Graphics EngineLooks good on paper.
XBA™ is the result of those efforts. XBA™ is a tightly coupled graphics engine that encompasses high speed embedded memory (EDRAM) with a 512 bit memory interface that is 4X wider than the industry's current crop of 128 bit interface. This memory is used to the fullest by an 8-texel pipeline for the 3D processor market. These two components go hand in hand. Without the huge bandwidth of the embedded memory the 8-texel engine would stall and not be efficient or practical.
In XBA the memory bus can be 512-bits wide because the memory is embedded on the same die with the rendering core. So how much memory bandwidth is required if the 3D-graphics chip renders 600 million pixels, 1.2 Gigatexels/sec using a dual texturing pipeline? Naturally, we won't be satisfied with 16-bit color, which is simply unacceptable when compared with 32-bit true color. We also want a 32-bit floating point depth buffer to eliminate any artifacts common with a 16-bit depth buffer.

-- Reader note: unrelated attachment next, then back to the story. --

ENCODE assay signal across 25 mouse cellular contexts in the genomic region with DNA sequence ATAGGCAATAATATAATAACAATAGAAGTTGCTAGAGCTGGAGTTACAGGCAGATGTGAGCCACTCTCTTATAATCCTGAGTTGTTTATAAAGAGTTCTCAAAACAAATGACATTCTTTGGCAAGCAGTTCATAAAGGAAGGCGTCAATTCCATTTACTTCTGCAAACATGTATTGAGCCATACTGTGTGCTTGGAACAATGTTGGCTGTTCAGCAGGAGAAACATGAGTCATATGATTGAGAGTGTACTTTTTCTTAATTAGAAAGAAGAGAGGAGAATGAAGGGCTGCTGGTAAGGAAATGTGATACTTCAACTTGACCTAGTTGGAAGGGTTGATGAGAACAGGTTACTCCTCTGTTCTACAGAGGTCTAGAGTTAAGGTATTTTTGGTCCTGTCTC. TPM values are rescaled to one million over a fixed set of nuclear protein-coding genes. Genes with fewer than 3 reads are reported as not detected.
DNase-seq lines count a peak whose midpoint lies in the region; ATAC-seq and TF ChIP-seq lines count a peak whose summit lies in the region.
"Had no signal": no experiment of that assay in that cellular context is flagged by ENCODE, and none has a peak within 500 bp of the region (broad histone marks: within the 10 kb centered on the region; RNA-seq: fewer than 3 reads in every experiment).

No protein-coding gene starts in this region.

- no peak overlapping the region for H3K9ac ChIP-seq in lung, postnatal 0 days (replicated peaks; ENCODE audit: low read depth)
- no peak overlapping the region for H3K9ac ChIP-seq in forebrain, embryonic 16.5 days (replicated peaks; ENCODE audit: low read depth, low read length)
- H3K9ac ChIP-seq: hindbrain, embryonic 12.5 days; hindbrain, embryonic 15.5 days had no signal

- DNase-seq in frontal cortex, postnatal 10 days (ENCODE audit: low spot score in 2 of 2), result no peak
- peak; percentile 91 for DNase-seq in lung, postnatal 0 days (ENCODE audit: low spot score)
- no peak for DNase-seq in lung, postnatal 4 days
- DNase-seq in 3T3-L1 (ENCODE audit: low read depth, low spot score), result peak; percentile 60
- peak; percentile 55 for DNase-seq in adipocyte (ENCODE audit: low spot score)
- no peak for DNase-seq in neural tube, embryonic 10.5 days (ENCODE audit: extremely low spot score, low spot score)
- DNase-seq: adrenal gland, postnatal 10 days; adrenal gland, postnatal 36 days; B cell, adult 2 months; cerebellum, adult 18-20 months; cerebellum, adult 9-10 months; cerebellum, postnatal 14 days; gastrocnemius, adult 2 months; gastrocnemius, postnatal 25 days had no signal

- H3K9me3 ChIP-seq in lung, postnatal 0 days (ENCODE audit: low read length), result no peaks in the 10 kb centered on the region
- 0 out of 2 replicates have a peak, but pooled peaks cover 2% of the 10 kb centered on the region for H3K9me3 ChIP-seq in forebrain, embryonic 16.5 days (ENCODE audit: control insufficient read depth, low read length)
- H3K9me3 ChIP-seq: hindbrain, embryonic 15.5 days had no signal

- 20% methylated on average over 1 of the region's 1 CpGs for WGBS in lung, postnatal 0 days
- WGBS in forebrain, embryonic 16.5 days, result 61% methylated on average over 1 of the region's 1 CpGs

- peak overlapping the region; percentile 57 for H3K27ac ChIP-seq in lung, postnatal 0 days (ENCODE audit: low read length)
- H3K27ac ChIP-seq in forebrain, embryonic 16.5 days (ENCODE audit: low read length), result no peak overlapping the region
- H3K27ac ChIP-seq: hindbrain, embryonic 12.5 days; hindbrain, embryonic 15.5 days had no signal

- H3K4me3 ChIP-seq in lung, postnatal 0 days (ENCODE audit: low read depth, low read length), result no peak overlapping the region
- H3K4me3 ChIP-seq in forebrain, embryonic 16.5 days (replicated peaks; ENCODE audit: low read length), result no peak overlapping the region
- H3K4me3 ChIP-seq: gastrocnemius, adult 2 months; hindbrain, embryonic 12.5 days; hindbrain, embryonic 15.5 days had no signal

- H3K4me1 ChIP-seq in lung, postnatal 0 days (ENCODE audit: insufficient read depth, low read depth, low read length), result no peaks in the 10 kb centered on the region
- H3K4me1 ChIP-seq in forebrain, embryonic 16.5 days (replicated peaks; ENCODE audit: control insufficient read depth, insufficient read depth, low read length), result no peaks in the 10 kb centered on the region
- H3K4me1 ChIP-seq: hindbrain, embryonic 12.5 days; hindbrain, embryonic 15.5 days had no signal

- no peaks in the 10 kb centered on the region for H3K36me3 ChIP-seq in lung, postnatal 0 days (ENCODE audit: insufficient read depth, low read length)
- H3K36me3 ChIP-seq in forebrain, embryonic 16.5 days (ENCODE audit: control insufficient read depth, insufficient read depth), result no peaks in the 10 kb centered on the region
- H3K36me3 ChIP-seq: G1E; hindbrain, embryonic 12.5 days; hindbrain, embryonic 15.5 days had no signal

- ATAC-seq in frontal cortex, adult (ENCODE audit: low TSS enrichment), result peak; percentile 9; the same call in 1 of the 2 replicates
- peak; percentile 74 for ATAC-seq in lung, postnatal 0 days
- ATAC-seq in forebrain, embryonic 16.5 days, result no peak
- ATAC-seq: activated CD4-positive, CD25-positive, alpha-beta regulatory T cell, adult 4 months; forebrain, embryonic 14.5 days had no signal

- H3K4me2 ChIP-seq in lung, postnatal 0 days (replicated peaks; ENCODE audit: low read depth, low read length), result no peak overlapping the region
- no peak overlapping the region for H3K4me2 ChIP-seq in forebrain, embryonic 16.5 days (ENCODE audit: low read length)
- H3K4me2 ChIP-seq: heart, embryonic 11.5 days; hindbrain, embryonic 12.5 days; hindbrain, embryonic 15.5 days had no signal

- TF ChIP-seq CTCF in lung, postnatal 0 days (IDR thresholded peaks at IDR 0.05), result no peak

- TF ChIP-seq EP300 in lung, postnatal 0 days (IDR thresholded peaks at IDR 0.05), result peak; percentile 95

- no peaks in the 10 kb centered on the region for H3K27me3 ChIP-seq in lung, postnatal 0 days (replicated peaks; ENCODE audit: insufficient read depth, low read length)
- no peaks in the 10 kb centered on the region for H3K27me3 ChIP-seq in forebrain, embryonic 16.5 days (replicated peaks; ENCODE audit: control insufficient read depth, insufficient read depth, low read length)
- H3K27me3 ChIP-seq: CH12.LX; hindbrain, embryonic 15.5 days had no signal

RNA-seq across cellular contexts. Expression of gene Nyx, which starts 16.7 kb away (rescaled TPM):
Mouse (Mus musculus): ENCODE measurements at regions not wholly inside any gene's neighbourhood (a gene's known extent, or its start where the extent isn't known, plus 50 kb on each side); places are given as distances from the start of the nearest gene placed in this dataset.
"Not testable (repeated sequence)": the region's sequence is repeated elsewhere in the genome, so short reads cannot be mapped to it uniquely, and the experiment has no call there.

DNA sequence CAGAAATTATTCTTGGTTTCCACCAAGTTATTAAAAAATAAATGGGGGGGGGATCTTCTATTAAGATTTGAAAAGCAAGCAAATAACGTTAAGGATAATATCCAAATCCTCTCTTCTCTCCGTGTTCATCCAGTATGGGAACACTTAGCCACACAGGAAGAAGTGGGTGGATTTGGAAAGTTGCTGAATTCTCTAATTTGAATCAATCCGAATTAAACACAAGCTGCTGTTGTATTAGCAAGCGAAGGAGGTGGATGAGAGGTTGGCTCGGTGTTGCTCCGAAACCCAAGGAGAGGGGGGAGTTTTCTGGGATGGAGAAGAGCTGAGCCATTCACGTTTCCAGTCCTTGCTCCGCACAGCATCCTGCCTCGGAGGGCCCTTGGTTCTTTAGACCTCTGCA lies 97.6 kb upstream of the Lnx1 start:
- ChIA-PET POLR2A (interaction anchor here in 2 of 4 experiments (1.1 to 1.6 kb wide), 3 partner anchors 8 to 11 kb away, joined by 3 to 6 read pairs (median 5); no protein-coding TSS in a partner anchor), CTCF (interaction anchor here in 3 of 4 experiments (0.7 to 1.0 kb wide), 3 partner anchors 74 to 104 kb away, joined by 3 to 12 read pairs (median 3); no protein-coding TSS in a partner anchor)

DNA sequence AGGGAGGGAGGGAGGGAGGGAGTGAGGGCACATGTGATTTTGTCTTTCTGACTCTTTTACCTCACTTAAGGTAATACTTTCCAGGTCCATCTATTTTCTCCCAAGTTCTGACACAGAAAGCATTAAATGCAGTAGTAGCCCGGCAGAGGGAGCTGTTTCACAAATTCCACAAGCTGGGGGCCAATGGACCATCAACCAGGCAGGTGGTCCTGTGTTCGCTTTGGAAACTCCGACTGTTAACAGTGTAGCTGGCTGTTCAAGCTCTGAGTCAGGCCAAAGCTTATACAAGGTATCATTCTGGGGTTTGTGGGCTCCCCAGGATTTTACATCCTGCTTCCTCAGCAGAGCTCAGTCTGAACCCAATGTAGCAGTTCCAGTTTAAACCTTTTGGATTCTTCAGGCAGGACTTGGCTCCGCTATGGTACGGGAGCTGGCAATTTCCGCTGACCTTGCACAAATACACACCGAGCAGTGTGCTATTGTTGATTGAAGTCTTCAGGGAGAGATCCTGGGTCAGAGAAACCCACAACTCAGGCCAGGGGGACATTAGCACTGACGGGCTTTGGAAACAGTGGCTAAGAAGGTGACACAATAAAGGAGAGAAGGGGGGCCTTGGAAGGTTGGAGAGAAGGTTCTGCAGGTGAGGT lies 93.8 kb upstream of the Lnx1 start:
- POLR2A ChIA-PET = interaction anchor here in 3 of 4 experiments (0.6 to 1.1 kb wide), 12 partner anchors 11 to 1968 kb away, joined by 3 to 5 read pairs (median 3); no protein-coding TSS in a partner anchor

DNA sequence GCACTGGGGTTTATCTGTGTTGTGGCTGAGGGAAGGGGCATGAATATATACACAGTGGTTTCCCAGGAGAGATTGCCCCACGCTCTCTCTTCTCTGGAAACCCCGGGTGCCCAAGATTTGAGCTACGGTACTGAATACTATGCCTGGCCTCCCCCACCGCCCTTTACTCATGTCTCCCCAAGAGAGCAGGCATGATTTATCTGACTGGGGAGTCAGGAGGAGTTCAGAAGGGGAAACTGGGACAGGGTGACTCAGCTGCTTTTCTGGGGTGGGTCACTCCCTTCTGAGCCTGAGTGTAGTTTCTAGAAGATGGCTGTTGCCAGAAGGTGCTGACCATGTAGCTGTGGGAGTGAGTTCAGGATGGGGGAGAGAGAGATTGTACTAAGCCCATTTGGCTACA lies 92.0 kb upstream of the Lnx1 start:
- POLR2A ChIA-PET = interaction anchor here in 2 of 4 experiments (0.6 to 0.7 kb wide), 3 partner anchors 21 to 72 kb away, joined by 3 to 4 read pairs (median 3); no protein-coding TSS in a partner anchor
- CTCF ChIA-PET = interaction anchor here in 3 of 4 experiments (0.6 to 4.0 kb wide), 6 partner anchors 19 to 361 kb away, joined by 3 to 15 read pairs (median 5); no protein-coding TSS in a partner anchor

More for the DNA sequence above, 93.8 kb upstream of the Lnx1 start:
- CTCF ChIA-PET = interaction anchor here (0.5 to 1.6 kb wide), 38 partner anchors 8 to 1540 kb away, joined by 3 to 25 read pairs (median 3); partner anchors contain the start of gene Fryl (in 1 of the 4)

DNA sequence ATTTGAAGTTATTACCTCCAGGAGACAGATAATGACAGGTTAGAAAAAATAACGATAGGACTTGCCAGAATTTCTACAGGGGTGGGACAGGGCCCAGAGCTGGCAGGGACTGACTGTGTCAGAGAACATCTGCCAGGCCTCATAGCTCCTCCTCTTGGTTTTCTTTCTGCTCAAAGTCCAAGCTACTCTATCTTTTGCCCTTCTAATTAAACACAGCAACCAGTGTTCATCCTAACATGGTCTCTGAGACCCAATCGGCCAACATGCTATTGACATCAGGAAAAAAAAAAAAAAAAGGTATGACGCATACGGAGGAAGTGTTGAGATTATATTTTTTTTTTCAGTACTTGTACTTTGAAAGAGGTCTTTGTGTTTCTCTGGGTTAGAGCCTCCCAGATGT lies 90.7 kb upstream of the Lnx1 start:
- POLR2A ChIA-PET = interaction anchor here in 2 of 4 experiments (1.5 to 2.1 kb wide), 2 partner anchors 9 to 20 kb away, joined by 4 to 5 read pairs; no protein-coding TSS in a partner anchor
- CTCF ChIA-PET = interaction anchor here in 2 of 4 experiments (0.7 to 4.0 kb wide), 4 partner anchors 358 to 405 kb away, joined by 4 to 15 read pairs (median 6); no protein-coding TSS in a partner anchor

For each rendered pixel (on average) we read the depth value and write the color and depth value back to the frame buffer. This means that for each pixel we must access 12 bytes of memory. 600M by 12 is 7.2 GB/s. But this is not all, we also have to count the bandwidth required by the video refresh unit, at 1024x768x85 Hz that's 64 MB/s. We also need to read textures and that's 500 MB/s to 2 Gigabytes/sec. In total, close to the 10 GB/s memory bandwidth and that's just for 600M pixels/ 1.2 Gigatexels! As the performance targets increase the memory bandwidth requirements scale accordingly.